(c) Not earlier than eight (8) years after the completion of the person's sentence (including the completion of any term of supervised release and the satisfaction of all other obligations placed on the person as part of the sentence, unless the prosecuting attorney consents in writing to an earlier period), the person convicted of the felony may petition the sentencing court to expunge conviction records contained in:
        (1) a court's files;
        (2) the files of the department of correction;
        (3) the files of the bureau of motor vehicles; and
        (4) the files of any other person who provided treatment or services to the petitioning person under a court order;
that relate to the person's felony conviction.
    (d) A person who files a petition to expunge conviction records shall pay the filing fees required for filing a civil action, and the clerk

shall distribute the fees as in the case of a civil action. A person who files a petition to expunge conviction records may not receive a waiver or reduction of fees upon a showing of indigency.
    (e) If the court finds by clear and convincing evidence that:
        (1) the period required by this section has elapsed;
        (2) no charges are pending against the person;
        (3) the person does not have an existing or pending driver's license suspension;
        (4) the person has successfully completed the person's sentence, including any term of supervised release, and satisfied all other obligations placed on the person as part of the sentence; and
        (5) the person has not been convicted of a crime within the previous eight (8) years;
the court may order the conviction records described in subsection (c) marked as expunged in accordance with section 7 of this chapter. A person whose records have been ordered marked as expunged under this section is considered to have had the person's records expunged for all purposes other than the disposition of the records.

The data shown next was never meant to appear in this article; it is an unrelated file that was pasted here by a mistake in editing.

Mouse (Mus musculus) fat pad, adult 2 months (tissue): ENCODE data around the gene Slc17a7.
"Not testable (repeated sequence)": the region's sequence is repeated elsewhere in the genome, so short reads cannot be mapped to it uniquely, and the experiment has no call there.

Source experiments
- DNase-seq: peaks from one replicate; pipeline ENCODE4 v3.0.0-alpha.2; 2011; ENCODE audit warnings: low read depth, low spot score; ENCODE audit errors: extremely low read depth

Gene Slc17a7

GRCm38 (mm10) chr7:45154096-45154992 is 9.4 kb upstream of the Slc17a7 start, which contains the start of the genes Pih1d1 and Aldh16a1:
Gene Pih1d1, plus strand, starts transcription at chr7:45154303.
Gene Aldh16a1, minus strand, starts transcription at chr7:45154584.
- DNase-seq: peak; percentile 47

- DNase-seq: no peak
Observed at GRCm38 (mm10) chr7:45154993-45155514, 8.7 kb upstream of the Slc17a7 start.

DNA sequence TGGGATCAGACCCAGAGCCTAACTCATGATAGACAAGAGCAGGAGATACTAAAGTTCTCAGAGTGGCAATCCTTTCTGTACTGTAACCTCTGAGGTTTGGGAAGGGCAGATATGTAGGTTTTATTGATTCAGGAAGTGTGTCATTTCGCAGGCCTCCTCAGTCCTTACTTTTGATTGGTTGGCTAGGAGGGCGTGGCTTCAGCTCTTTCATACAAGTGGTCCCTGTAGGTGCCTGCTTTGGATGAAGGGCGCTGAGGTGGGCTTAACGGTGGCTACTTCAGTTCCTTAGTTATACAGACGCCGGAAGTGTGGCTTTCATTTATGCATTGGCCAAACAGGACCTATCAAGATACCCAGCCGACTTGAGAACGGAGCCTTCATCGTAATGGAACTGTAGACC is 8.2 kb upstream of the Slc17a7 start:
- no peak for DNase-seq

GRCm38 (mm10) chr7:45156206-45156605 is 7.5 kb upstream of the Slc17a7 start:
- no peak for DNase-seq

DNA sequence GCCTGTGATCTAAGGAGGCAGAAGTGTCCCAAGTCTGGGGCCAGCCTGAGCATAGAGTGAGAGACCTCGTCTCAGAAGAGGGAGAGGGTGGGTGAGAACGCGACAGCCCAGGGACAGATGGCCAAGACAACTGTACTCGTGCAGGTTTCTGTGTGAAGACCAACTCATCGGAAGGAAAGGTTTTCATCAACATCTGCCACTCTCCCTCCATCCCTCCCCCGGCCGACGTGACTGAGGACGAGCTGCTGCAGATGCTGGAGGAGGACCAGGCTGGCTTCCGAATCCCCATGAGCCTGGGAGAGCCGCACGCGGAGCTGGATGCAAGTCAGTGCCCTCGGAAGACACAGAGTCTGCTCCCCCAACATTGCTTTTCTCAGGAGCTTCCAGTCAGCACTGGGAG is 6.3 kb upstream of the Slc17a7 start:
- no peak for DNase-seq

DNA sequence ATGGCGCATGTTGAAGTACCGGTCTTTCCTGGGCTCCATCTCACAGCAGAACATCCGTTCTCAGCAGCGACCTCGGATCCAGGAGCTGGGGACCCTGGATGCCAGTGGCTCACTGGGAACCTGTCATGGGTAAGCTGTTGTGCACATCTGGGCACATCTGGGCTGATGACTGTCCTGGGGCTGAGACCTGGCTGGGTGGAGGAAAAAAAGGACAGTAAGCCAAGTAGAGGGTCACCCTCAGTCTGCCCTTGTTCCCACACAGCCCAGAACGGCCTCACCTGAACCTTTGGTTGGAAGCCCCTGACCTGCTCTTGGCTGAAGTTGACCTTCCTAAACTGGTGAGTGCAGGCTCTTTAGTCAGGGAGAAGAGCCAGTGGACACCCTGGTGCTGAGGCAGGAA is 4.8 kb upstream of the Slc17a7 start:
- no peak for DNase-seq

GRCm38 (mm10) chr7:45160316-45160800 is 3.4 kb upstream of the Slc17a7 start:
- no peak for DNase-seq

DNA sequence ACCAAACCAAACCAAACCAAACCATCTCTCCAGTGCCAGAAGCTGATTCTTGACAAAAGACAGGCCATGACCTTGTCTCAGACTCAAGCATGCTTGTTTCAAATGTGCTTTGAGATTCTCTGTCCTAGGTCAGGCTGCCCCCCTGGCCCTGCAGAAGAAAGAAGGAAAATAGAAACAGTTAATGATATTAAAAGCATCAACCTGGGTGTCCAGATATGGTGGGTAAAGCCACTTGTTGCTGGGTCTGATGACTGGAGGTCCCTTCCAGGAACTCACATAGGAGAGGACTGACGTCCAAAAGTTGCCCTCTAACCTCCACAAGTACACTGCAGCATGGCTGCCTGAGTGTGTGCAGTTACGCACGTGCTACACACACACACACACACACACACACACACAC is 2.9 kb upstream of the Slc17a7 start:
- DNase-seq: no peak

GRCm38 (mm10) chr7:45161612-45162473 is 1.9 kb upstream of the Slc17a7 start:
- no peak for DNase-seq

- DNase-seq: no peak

As added by P.L.159-2013, SEC.4.

IC 35-38-9-5
Expunging certain serious felony convictions; consent of prosecutor required
    
Sec. 5. (a) Except as provided in subsection (b), this section applies to a person convicted of a felony, including:
        (1) an elected official convicted of an offense while serving the official's term or as a candidate for public office; and
        (2) a person convicted of a felony that resulted in serious bodily injury to another person.
    (b) This section does not apply to the following:
        (1) A sex or violent offender (as defined in IC 11-8-8-5).
        (2) A person convicted of official misconduct (
IC 35-44.1-1-1).
        (3) A person convicted of an offense described in:
            (A) IC 35-42-1;
            (B) IC 35-42-3.5; or
            (C) IC 35-42-4.
    (c) Not earlier than ten (10) years after the completion of the person's sentence (including the completion of any term of supervised release and the satisfaction of all other obligations placed on the person as part of the sentence, unless the prosecuting attorney consents in writing to an earlier period), the person convicted of the felony may petition the sentencing court to expunge conviction records contained in:
        (1) a court's files;
        (2) the files of the department of correction;
        (3) the files of the bureau of motor vehicles; and
        (4) the files of any other person who provided treatment or services to the petitioning person under a court order;
that relate to the person's felony conviction.
    (d) A person who files a petition to expunge conviction records